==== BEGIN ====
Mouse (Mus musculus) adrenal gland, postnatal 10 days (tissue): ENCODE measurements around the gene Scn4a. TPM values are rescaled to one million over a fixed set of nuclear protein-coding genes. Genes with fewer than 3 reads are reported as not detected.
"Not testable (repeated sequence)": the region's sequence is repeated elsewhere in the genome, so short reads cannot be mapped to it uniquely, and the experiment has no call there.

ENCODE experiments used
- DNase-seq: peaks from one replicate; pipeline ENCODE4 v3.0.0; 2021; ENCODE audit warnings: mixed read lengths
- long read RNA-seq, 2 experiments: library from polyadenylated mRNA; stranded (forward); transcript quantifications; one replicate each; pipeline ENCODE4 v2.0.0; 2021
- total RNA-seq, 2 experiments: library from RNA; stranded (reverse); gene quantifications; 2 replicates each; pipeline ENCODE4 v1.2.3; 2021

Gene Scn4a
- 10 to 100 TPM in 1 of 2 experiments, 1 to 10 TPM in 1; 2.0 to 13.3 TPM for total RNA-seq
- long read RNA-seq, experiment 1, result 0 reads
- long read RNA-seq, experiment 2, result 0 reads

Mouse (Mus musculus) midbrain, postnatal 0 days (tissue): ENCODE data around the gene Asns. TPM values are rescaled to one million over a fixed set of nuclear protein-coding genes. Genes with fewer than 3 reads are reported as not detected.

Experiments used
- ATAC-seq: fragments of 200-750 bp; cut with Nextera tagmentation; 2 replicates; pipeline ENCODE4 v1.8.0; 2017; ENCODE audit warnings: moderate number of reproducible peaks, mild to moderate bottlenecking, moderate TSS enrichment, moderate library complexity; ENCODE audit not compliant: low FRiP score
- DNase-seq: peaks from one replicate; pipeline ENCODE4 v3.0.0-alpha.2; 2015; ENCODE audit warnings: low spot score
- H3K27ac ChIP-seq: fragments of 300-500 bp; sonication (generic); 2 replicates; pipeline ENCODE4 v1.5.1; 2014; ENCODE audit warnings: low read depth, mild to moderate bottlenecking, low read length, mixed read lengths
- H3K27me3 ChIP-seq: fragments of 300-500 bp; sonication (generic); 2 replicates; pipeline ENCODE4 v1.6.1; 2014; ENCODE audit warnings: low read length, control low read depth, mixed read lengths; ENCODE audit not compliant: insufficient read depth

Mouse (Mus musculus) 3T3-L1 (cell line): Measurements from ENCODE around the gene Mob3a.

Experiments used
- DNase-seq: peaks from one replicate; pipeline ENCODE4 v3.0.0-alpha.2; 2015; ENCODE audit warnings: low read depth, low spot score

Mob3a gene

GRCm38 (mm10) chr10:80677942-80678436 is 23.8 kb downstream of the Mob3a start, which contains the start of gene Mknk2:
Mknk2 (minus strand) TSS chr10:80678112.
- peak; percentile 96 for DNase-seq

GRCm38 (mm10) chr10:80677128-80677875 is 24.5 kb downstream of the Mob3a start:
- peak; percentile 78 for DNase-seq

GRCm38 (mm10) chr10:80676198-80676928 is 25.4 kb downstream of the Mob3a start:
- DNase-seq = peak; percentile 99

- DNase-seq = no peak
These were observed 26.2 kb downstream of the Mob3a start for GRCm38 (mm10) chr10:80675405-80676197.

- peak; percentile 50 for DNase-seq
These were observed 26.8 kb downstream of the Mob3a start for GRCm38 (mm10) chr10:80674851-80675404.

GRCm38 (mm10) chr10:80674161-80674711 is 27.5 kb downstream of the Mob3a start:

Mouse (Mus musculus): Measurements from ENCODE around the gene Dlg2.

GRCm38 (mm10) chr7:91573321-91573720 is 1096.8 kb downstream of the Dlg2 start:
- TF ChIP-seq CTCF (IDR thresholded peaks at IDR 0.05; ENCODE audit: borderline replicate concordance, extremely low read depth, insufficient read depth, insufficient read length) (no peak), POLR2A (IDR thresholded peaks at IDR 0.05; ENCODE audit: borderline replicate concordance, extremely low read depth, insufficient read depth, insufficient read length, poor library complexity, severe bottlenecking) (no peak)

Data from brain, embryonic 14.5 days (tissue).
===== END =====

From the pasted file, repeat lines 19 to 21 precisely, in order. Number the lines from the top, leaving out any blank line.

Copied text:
- DNase-seq: peaks from one replicate; pipeline ENCODE4 v3.0.0-alpha.2; 2015; ENCODE audit warnings: low read depth, low spot score

Mob3a gene

GRCm38 (mm10) chr10:80677942-80678436 is 23.8 kb downstream of the Mob3a start, which contains the start of gene Mknk2: